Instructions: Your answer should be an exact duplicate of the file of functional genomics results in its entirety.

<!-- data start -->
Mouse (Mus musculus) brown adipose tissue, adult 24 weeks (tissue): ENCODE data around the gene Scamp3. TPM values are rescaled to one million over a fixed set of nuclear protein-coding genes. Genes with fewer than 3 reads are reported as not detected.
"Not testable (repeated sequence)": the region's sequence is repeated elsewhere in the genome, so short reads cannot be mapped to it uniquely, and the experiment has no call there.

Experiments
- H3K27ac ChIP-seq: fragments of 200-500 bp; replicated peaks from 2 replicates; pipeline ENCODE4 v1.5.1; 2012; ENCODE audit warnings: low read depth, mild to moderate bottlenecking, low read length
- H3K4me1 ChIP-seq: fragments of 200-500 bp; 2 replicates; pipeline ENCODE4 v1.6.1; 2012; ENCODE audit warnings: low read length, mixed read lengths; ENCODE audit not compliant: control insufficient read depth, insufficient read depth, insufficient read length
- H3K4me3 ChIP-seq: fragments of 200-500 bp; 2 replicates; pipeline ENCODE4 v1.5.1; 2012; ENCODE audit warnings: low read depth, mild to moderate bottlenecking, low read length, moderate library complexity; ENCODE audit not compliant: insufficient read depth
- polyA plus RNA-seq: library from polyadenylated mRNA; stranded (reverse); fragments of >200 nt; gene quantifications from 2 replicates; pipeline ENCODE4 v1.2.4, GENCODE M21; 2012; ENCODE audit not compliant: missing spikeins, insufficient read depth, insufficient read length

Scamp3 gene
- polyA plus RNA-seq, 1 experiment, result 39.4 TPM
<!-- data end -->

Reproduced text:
Mouse (Mus musculus) brown adipose tissue, adult 24 weeks (tissue): ENCODE data around the gene Scamp3. TPM values are rescaled to one million over a fixed set of nuclear protein-coding genes. Genes with fewer than 3 reads are reported as not detected.
"Not testable (repeated sequence)": the region's sequence is repeated elsewhere in the genome, so short reads cannot be mapped to it uniquely, and the experiment has no call there.

Experiments
- H3K27ac ChIP-seq: fragments of 200-500 bp; replicated peaks from 2 replicates; pipeline ENCODE4 v1.5.1; 2012; ENCODE audit warnings: low read depth, mild to moderate bottlenecking, low read length
- H3K4me1 ChIP-seq: fragments of 200-500 bp; 2 replicates; pipeline ENCODE4 v1.6.1; 2012; ENCODE audit warnings: low read length, mixed read lengths; ENCODE audit not compliant: control insufficient read depth, insufficient read depth, insufficient read length
- H3K4me3 ChIP-seq: fragments of 200-500 bp; 2 replicates; pipeline ENCODE4 v1.5.1; 2012; ENCODE audit warnings: low read depth, mild to moderate bottlenecking, low read length, moderate library complexity; ENCODE audit not compliant: insufficient read depth
- polyA plus RNA-seq: library from polyadenylated mRNA; stranded (reverse); fragments of >200 nt; gene quantifications from 2 replicates; pipeline ENCODE4 v1.2.4, GENCODE M21; 2012; ENCODE audit not compliant: missing spikeins, insufficient read depth, insufficient read length

Scamp3 gene
- polyA plus RNA-seq, 1 experiment, result 39.4 TPM